While many of these “new queer underground” crews forego a purely bathhouse disco sound in favor of cutting-edge techno, classic and acid house, they utilize vintage imagery and throw parties in historical gay spaces and current sex clubs, like Honcho’s Hot Mass parties beneath the Club Pittsburgh sex club, Honey Soundsystem’s parties at gay strip club Tea Room Theater and former Febe’s leather bar in SF, and Men’s Room’s farewell party to gay porn movie house Bijou Theatre during Chicago’s International Mr. Leather Weekend.
In a contemporary queer context, the bathhouse revival does come with some caveats, according to ethnomusicologist and specialist in queer dance music Dr. Luis-Manuel Garcia: “It’s super-important to remember that bathhouses [originally] were by and large exclusively male venues. Some larger cities offered mixed-gender nights, but otherwise the only way that women and trans folks found their way into these places was as service staff. This should give some pause, as we look back nostalgically to bathhouse culture; if present-day dance music events are going to take inspiration from bathhouses, promoters should be aware of the gender-exclusivity that was at the heart of most of these venues.
“In any case,” Garcia continued, “I’ve noticed over the past few years that more and more promoters and venues are building multi-purpose event spaces, where dancing mixes not just with sex, but with other kinds of socializing. For some promoters, the community-building aspect of this is quite explicit, while in others the goal seems to be simply creating a sort of utopian ‘garden of earthly delights,’ where different modes of partying can coexist and combine.“
Bathhouse chain Steamworks has been revitalizing the bathhouse experience, partly in light of renewed interest in the hot tub glory days, and partly to combat the allure of mobile hookup apps by drawing more cruisers into a party-like atmosphere. The chain revved up its SoundCloud presence, instructed its DJs to play deeper and more diverse tracks (songs about shopping were highly discouraged) and began to foreground elements of sound and lighting along with the sexytime. Berkeley Steamworks programmed disco on Saturday nights and manager Brian Short and promoter/DJ Robbie Martin set out to “hybridize the bathhouse and nightclub experience,” turning it into an almost a full-fledged nightclub, with light rigs, fog machines, intelligent lighting systems, even giant faux stained-glass penis windows for its Sunday Service afternoon party.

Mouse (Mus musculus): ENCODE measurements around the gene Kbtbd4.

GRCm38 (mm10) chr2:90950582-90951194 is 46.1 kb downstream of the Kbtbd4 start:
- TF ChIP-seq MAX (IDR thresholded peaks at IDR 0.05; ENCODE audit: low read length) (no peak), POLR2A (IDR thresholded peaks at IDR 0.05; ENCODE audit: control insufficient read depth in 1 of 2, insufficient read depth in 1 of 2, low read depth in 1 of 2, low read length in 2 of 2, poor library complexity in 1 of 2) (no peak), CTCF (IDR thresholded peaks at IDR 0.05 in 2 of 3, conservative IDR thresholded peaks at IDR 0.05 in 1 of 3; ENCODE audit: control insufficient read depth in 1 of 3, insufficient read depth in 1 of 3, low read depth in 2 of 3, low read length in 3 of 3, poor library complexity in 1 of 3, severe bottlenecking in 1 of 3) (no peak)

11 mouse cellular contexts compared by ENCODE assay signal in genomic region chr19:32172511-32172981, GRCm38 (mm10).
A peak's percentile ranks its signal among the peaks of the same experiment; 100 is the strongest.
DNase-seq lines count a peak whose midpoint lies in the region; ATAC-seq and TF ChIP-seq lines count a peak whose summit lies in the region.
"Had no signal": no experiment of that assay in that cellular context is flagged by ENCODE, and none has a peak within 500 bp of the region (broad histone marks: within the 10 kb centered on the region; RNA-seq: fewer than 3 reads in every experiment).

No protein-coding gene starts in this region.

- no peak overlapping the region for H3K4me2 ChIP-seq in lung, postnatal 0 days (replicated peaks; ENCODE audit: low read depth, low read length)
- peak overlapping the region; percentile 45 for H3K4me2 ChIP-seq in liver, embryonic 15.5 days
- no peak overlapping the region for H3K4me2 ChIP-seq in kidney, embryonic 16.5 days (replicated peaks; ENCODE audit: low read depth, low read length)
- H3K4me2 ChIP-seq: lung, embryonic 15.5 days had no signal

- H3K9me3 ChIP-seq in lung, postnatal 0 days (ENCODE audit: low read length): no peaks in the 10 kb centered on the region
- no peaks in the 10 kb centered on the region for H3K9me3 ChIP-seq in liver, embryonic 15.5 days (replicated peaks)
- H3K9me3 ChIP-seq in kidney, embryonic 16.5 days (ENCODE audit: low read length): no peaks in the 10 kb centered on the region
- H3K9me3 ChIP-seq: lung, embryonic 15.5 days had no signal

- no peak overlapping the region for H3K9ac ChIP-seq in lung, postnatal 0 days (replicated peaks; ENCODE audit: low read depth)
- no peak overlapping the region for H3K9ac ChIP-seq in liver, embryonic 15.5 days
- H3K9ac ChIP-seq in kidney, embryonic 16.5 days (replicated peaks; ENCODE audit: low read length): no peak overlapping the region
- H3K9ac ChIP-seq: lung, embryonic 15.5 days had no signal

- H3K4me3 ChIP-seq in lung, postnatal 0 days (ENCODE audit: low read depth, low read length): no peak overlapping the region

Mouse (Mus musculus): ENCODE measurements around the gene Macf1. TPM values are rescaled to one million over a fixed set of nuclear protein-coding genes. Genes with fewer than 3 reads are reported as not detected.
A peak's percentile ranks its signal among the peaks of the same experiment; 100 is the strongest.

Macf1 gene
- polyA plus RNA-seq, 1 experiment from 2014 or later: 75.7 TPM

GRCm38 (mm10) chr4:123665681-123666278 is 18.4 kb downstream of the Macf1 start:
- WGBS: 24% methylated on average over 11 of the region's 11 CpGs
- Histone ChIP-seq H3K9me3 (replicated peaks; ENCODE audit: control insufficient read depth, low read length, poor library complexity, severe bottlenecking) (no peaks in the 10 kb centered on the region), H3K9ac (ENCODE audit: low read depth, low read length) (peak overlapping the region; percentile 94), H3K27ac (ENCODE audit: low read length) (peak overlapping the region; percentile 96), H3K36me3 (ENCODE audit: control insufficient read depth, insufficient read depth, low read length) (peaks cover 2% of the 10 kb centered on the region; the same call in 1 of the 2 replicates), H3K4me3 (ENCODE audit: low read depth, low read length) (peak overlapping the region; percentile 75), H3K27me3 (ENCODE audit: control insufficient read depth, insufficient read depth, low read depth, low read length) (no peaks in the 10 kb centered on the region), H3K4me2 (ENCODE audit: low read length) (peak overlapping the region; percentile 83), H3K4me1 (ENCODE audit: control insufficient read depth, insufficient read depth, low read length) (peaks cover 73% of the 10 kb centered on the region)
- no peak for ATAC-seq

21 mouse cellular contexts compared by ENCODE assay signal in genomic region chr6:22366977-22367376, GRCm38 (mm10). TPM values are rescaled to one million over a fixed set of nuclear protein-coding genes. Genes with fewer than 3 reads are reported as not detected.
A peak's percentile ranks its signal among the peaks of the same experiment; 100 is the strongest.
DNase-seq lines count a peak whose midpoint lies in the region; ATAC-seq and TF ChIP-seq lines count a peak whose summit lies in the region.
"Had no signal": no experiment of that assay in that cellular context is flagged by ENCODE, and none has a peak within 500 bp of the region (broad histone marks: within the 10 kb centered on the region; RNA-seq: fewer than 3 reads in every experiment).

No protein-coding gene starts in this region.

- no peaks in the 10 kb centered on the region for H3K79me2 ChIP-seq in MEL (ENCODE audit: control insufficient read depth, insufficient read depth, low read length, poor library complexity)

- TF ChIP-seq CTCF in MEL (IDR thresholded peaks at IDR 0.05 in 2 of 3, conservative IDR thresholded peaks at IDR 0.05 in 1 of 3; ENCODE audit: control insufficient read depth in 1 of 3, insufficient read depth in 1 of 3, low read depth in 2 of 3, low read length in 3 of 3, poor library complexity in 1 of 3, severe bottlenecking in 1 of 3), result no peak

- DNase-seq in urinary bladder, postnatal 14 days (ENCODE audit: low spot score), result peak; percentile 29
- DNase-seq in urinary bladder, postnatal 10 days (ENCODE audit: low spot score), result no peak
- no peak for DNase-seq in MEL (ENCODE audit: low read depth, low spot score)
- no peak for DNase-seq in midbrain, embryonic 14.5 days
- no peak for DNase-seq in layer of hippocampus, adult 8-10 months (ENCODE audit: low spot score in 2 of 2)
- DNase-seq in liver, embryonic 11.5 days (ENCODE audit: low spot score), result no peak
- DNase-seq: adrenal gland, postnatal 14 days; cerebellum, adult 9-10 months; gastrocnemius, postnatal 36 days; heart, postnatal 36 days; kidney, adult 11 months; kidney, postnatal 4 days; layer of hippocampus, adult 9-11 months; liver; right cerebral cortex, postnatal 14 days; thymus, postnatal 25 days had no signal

Meanwhile, Steamworks Chicago hired DJ Harry Cross directly from the new queer underground in 2013 – as part of the Men’s Room monthly party crew, he’s been instrumental in expanding the musical range of gay clubs there, and his lengthy sets (another longtime hallmark of bathhouses) on Friday nights mix contemporary techno, trippy electronics, plenty of acid and early house, New Wave instrumentals and even some throwback Hi-NRG. Tracks you may hear in the bathhouse now (going by Cross’s list of favorites to play) include Mike Dunn’s “Dance You Mutha,” Marc Pinol’s “Clef III,” Pete Shelley’s “Witness the Change,” Zenker Brothers’ “Mount Eleven” and “Incognito” by Red Axes and C.A.R.
“To be honest, before I started spinning at Steamworks I had never really been to a bathhouse,” Cross said. “But I did know the myth of it, and how it felt in my imagination. I did most of my research online: Honey Soundsystem podcasts, Dark Entries Records releases, DJ Harvey, the Hugo Ball parties at smartbar.” For Cross, the expanded musical vocabulary of contemporary bathhouse revivalists was just as relevant as the original ’70s sounds in perpetuating the steamy vibe. “I looked for a mixture of spacey vocalist disco and a funky leather bar feel, but with contemporary elements like deep Chicago house, a lot of acid and techno, cosmic disco. It’s all very instinctual and I have to go with what’s sexy to me. Sometimes when the music goes hard in the bathhouse it feels forced and throws people off. You want to create an atmosphere where they can relax and explore.”
Although there’s a lot of crossover between the Men’s Room and Steamworks for Cross’s sets, dancing in the bathhouse is still pretty much a no-go. In fact, success for a bathhouse DJ is the exact opposite of a nightclub one, as Cross points out. “It took a while to get used to, but when there’s no one moving around in front of you, that means you’re doing the job right. Everyone's tucked in a hole somewhere having fun.”